This 4-page fact sheet is a major revision that discusses the background, availability, selection, ripening, storage, uses, yield, nutritive value, and basic, safe preparation of the avocado. The document also contains several avocado-based recipes. Written by Linda B. Bobroff and Amy Simonne, and published by the UF/IFAS Department of Family, Youth and Community Sciences, revised January 2018.
http://edis.ifas.ufl.edu/he606

Food Safety on the Farm: Good Agricultural Practices and Good Handling Practices-Worker Health and Hygiene

The ‘Food Safety on the Farm’ series is a collection that reviews the generally recognized principles of GAPs (good agricultural practices) as they relate to produce, primarily at the farm level and with particular focus on fresh Florida crops and practices. This 4-page publication focuses on GAPs and GHPs (good handling practices) relating specifically to worker health and hygiene. Written by Jessica A. Lepper, Keith R. Schneider, Renee M. Goodrich-Schneider, and Aswathy Sreedharan and published by the UF/IFAS Food Science and Human Nutrition Department, December 2017.
http://edis.ifas.ufl.edu/fs158

Food Safety on the Farm: Good Agricultural Practices and Good Handling Practices-Field Sanitation

The ‘Food Safety on the Farm’ series is a collection that reviews the generally recognized principles of GAPs (good agricultural practices) as they relate to produce, primarily at the farm level and with particular focus on fresh Florida crops and practices. This 4-page publication focuses on GAPs and GHPs (good handling practices) relating specifically to field sanitation. Written by Jessica A. Lepper, Aswathy Sreedharan, Renee M. Goodrich-Schneider, and Keith R. Schneider and published by the UF/IFAS Department of Food Science and Human Nutrition, December 2017.
http://edis.ifas.ufl.edu/fs160

Food Allergies

A food allergy is a specific immune system reaction that happens after a person consumes what is normally considered a safe food. Reactions can range in severity from minor to fatal. This 4-page document discusses the cause, symptoms, and management of food allergies in children and adults. Written by Keith R. Schneider, Renee Goodrich-Schneider, Soohyoun Ahn, Susie Richardson, Ploy Kurdmongkoltham, and Bruna Bertoldi and published by the UF/IFAS Department of Food Science and Human Nutrition, November 2017.
http://edis.ifas.ufl.edu/fs123

Food Safety Tips for the Holiday Season

Food is always an important part of holiday festivities, but holiday meals can take a turn for the worse if food safety is not properly practiced when preparing and cooking the food. This 7-page factsheet provides information about safe food practices for the holidays. Written by Soohyoun Ahn, Jessica A. Lepper, and Keith R. Schneider and published by the UF/IFAS Department of Food Science and Human Nutrition, November 2017.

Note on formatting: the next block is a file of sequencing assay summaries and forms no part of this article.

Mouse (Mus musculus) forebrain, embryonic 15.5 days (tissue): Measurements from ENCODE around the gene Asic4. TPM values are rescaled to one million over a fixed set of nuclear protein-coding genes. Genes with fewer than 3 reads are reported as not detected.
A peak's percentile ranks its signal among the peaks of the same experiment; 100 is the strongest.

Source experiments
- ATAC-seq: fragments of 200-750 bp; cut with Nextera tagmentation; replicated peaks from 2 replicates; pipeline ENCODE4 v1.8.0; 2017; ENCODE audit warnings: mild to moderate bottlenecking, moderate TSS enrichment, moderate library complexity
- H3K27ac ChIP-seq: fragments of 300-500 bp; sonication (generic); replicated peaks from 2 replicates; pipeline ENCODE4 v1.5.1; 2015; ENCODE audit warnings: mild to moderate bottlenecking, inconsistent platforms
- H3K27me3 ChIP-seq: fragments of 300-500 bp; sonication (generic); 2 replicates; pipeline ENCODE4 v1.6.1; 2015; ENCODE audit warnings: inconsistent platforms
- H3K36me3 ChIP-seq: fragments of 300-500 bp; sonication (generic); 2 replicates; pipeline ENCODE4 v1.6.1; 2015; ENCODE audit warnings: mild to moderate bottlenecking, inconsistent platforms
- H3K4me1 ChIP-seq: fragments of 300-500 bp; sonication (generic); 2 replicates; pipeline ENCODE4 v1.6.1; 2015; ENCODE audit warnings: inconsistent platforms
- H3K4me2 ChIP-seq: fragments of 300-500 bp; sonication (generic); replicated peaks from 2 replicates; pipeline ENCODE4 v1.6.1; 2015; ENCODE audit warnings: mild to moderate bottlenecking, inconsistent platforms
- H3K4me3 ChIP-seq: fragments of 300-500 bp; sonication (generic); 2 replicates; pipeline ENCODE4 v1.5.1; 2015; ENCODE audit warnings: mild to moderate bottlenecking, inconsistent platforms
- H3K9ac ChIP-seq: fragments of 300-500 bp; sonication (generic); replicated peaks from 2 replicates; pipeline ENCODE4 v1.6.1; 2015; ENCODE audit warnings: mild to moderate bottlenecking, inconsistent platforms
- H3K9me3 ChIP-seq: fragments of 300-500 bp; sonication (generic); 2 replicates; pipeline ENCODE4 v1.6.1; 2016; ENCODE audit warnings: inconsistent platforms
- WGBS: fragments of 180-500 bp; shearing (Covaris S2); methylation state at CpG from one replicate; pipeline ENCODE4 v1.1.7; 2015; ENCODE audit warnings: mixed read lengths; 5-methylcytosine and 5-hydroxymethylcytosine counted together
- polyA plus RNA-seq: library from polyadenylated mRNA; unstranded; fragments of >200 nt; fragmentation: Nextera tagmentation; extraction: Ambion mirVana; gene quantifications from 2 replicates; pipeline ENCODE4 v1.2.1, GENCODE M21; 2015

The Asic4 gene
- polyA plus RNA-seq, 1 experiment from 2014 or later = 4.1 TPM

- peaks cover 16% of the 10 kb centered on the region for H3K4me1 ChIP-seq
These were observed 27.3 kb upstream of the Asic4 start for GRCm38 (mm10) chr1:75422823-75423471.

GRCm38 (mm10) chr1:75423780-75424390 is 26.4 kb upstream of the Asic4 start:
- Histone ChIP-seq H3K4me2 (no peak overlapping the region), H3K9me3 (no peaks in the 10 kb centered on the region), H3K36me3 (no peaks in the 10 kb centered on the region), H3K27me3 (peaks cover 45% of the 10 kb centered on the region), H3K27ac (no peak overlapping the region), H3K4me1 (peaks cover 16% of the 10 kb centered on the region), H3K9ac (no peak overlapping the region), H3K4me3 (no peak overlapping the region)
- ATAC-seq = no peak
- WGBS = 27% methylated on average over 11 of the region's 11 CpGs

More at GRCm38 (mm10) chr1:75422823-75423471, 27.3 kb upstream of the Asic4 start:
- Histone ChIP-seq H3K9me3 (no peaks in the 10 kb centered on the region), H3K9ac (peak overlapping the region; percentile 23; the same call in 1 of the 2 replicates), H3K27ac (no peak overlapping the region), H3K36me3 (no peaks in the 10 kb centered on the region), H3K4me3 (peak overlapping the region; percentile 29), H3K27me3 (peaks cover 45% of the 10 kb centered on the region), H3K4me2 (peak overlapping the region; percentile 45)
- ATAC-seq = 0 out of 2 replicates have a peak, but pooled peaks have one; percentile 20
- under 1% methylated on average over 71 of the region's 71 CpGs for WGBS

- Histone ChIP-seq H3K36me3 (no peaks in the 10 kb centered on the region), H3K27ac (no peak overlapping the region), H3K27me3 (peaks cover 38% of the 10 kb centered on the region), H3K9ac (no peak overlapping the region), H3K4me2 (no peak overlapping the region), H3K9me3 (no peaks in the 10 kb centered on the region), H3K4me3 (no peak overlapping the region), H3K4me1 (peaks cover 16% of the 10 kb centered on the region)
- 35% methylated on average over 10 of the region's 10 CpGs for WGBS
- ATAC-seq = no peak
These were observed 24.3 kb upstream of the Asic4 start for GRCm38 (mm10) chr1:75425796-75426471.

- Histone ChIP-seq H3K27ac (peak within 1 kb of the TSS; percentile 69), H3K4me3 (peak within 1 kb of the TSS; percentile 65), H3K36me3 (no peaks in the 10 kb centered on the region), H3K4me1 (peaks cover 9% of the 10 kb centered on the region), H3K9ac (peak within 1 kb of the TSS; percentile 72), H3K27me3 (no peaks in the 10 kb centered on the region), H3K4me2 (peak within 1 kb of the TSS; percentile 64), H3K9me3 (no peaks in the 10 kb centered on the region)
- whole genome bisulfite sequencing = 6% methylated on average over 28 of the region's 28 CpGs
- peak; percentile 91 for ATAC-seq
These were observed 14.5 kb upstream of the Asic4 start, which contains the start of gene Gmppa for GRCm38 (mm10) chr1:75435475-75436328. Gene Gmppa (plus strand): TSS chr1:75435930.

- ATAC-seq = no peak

http://edis.ifas.ufl.edu/fs260

South Florida Tropicals: Carambola

The names carambola and mamey sapote may not be household words yet, but researchers at the University of Florida's Institute of Food and Agricultural Sciences say these tropical "designer" fruits may bring sweet success for South Florida growers who lost hundreds of acres of groves and farmland in Hurricane Andrew. Tropical fruit crops specialist Jonathan Crane, shown tasting a carambola or "star fruit" at UF/IFAS' Tropical Research and Education Center in Homestead, is working with farmers to establish the new crops in the area. UF/IFAS economists say the fruits, already popular in Asian and Hispanic cultures, could create valuable new markets for South Florida.The carambola or star fruit is native to Southeast Asia. It was introduced to Florida about 100 years ago. This 4-page fact sheet is a major revision that discusses availability, selection, uses, nutritive value, and food safety during preparation of carambola. This document also includes several recipes. Written by Amy Simonne and Linda B. Bobroff, and published by the UF Department of Family, Youth and Community Sciences, revised April 2017.
http://edis.ifas.ufl.edu/he613

Preventing Foodborne Illness: Clostridium botulinum

photomicrographic view of a gentian violet-stained culture specimen revealing the presence of numerous Gram-positive Clostridium botulinum, formerly known as Bacillus botulinus, bacteria and bacterial endospores.

Clostridium botulinum is the bacterium that causes botulism.This seven-page fact sheet describes the different types of botulism, the symptoms of botulism, the foods associated with botulism, and ways to prevent botulism. Written by Keith R. Schneider, Renée M. Goodrich Schneider, Ploy Kurdmongkoltham, and Bruna Bertoldi and published by the Food Science and Human Nutrition Department.
http://edis.ifas.ufl.edu/fs104

Raising Healthy Children: Wheat Allergies

If your child has been diagnosed with a wheat allergy, you may be wondering what you will feed him or her, because wheat is an ingredient in so many foods. Learning about ways to manage and treat your child’s allergy can help make this diagnosis less scary. This six-page publication is designed to provide you with information about wheat allergies and tips to help keep your child safe and reaction-free. Written by Pooja Tolani and Gail P.A. Kauwell and published by the Food Science and Human Nutrition Department.
http://edis.ifas.ufl.edu/fs299

Preventing Foodborne Illness Associated with Clostridium perfringens

The bacterium Clostridium perfringens causes one of the most common types of foodborne gastroenteritis in the United States, often referred to as perfringens food poisoning. It is associated with consuming contaminated food that contains great numbers of vegetative cells and spores that will produce toxin inside the intestine. This six-page fact sheet describes the bacterium, outbreaks associated with it, and how to prevent illness from this bacterium. Written by Keith R. Schnedier, Renee Goodrich-Schneider, Ploy Kurdmongkoltham, and Bruna Bertoldi and published by the Food Science and Human Nutrition Department.
http://edis.ifas.ufl.edu/fs101

Preventing Foodborne Illness: Bacillus cereus

A colony of Bacillus cereus

Ingesting foods contaminated with Bacillus cereus bacteria can lead to nausea, vomiting, abdominal cramps, and diarrhea. Though B. cereus is commonly found in many types of fresh and processed foods, proper cooking, handling, and storage can minimize the risk of contamination. This 5-page fact sheet explains how B. cereus is transmitted, what foods it is commonly associated with, the methods used to prevent contamination, and good practices for receiving, handling, processing, and storing food. Written by Keith R. Schneider, Renée Goodrich Schneider, Rachael Silverberg, Ploy Kurdmongkoltham, and Bruna Bertoldi, and published by the Department of Food Science and Human Nutrition.
http://edis.ifas.ufl.edu/fs269